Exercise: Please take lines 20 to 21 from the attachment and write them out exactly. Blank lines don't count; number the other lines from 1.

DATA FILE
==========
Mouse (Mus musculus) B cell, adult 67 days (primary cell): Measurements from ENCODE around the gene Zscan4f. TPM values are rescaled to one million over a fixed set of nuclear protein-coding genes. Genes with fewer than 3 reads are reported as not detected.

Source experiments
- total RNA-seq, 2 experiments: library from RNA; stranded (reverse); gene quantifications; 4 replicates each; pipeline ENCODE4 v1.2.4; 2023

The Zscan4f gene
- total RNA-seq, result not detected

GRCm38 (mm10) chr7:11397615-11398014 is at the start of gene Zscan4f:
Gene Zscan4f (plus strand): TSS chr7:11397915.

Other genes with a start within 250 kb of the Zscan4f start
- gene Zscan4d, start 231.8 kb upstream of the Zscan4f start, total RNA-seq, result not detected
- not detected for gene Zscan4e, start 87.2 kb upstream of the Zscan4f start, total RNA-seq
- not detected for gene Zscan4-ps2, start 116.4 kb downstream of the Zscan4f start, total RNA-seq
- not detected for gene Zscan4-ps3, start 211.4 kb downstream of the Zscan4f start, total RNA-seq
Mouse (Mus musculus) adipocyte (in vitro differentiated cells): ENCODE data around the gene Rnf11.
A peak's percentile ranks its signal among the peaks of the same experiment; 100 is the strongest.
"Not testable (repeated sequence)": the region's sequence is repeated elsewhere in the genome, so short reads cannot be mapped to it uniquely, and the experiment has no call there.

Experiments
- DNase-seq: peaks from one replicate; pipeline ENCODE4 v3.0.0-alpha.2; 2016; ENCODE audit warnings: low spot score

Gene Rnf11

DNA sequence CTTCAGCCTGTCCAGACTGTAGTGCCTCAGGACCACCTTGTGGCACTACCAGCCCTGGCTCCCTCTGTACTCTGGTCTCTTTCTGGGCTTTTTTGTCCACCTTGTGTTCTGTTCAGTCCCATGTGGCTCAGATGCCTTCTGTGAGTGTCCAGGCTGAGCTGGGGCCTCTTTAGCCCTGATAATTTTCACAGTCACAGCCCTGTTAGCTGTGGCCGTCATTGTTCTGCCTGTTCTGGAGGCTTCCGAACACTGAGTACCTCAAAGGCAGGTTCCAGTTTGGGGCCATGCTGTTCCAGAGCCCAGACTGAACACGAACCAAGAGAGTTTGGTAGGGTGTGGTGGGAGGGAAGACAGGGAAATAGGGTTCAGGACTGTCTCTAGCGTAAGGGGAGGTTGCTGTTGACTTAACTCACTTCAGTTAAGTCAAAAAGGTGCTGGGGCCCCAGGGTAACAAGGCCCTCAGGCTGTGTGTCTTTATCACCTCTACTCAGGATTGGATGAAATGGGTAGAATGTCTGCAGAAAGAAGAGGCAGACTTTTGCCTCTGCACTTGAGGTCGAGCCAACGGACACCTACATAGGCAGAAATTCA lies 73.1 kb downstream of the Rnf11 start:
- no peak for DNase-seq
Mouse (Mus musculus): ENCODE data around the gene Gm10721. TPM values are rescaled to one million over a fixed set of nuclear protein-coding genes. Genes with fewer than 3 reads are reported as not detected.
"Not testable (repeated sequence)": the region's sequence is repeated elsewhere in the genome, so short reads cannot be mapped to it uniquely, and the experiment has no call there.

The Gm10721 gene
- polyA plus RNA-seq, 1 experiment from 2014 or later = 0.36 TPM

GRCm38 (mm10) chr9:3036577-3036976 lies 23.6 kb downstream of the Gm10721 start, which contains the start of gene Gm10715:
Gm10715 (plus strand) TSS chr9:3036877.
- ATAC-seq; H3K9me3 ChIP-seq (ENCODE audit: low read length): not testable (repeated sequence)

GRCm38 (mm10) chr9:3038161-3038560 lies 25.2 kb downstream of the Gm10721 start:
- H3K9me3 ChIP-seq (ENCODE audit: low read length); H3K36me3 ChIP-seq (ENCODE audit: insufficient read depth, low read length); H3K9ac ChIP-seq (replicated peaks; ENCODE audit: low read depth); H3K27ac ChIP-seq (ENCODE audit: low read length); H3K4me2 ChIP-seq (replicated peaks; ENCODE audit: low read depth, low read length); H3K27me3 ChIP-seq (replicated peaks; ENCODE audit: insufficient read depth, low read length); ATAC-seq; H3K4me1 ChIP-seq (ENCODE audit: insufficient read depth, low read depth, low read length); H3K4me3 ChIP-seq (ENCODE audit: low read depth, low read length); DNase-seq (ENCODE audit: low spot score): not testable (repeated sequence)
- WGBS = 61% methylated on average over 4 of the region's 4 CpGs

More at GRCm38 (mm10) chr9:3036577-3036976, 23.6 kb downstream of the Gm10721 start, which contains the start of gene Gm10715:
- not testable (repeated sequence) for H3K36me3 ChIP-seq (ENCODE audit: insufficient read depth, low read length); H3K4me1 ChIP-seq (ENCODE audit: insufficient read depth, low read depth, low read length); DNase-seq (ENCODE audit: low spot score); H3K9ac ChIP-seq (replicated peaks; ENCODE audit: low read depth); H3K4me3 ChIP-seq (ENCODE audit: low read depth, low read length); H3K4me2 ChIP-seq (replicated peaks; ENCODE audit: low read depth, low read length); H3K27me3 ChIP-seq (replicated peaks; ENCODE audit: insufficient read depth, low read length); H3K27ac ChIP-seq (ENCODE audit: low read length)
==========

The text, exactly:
- no peak for DNase-seq
Mouse (Mus musculus): ENCODE data around the gene Gm10721. TPM values are rescaled to one million over a fixed set of nuclear protein-coding genes. Genes with fewer than 3 reads are reported as not detected.